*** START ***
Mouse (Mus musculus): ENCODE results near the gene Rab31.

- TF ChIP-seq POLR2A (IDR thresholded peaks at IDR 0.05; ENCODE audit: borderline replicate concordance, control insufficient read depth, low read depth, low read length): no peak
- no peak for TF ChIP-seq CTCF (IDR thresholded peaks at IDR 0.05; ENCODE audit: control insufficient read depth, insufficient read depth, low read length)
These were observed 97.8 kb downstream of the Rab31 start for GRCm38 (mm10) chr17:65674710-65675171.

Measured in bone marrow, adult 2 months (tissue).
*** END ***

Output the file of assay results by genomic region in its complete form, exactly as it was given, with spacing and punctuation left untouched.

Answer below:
Mouse (Mus musculus): ENCODE results near the gene Rab31.

- TF ChIP-seq POLR2A (IDR thresholded peaks at IDR 0.05; ENCODE audit: borderline replicate concordance, control insufficient read depth, low read depth, low read length): no peak
- no peak for TF ChIP-seq CTCF (IDR thresholded peaks at IDR 0.05; ENCODE audit: control insufficient read depth, insufficient read depth, low read length)
These were observed 97.8 kb downstream of the Rab31 start for GRCm38 (mm10) chr17:65674710-65675171.

Measured in bone marrow, adult 2 months (tissue).